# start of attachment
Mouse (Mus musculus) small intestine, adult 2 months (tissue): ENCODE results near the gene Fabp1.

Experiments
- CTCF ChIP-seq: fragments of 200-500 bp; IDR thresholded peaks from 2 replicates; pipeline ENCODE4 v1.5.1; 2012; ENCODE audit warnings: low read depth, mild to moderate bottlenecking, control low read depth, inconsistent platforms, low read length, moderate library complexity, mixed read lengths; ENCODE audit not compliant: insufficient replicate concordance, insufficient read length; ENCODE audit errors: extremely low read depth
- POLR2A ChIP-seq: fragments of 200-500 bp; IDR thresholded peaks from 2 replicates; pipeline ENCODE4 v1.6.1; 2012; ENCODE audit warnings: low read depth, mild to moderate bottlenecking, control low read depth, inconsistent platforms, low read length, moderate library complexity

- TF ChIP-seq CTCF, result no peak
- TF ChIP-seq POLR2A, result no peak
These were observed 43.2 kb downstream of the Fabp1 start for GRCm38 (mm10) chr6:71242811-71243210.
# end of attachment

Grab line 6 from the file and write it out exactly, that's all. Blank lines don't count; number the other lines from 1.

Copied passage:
- TF ChIP-seq POLR2A, result no peak